2007 2008 2009 2010<br />

% change 2007-<br />

2010<br />

Train drivers 2.9%

oardroom composition, <strong>and</strong> business performance indicators such as financial performance <strong>and</strong><br />

shareholder value 1 .<br />

The Catalyst report looked at the performance of Fortune 500 companies <strong>and</strong> ranked them by the<br />

number of <strong>female</strong> board members 2 . It found that the companies with the most <strong>female</strong> board<br />

members outperformed those with the least in all measures. They found that in 2007, for companies<br />

in the top quartile, return on equity was 53 percent higher, return on sales 42 percent higher, <strong>and</strong><br />

return on invested capital 66 percent higher than for the companies in the bottom quartile.<br />

Other studies support these findings. Research by the World Economic Forum indicates that closing<br />

the male-<strong>female</strong> employment gap would have huge economic implications for developed countries,<br />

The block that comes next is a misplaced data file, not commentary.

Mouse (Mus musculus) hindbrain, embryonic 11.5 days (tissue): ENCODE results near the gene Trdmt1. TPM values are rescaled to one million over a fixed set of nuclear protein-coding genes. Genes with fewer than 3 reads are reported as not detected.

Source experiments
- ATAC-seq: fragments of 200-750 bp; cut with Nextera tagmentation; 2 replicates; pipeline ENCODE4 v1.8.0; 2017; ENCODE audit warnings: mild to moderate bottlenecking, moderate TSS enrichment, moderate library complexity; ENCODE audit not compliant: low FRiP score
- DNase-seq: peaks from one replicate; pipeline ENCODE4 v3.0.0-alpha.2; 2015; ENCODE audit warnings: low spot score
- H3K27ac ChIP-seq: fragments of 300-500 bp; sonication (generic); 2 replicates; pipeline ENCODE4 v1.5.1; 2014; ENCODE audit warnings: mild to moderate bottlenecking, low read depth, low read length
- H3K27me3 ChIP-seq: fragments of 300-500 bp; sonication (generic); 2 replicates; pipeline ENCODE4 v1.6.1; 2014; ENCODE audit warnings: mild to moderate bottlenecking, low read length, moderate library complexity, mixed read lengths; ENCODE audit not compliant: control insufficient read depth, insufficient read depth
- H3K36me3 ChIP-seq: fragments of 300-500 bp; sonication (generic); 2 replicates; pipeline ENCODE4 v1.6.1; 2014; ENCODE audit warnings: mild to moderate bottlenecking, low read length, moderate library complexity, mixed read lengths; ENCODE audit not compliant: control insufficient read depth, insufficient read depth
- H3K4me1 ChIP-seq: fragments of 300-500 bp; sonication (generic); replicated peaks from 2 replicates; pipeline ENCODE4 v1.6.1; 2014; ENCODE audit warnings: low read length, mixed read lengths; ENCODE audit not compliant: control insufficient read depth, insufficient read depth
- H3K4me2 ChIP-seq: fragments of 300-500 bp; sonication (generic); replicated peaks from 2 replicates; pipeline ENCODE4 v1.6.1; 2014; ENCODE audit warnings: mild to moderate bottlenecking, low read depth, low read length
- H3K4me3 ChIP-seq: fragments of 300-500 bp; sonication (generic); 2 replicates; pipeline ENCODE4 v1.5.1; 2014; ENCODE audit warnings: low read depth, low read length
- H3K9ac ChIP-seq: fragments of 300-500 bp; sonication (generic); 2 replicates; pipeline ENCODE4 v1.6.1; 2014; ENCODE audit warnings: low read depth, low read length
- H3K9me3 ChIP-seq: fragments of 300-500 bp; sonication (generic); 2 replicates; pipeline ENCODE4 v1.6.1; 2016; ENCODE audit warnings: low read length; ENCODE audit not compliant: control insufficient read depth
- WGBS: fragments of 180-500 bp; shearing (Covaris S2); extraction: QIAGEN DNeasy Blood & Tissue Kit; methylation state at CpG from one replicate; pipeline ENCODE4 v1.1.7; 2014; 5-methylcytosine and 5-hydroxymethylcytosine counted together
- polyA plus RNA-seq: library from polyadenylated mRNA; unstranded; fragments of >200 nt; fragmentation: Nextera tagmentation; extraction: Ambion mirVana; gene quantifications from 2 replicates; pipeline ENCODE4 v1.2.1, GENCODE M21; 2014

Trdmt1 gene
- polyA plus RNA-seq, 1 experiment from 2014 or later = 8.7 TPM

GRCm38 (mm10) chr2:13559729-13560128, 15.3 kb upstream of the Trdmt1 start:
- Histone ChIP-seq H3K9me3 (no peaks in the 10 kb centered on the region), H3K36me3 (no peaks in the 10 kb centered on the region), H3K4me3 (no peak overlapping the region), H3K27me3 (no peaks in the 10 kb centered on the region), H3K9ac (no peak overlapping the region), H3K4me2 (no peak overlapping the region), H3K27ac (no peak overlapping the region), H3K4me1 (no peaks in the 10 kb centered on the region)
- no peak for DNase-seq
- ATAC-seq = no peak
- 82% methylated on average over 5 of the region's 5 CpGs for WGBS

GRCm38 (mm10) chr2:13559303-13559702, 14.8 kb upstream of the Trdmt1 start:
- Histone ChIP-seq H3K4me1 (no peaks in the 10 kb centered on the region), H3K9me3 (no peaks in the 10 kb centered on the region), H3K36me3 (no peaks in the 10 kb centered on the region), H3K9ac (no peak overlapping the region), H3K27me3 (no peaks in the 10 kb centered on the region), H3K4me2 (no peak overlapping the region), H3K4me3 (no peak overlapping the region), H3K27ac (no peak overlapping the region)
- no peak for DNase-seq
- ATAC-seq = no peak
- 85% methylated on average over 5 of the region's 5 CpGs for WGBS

boosting US GDP by as much as nine percent, Eurozone GDP by as much as 13 percent <strong>and</strong> Japanese<br />

GDP by as much as 16 percent 3 .<br />

Whilst most data looks at women’s individual representation on a board an increasing amount of<br />

evidence reinforces the importance of having a number of women at board level – <strong>and</strong> three<br />

appears to be the magic number.<br />

The Catalyst report found that Fortune 500 companies with three or more women on the board<br />

gained a significant performance advantage over those with the fewest:<br />

• Over 73 percent higher return on sales<br />

• 83 percent higher return on equity<br />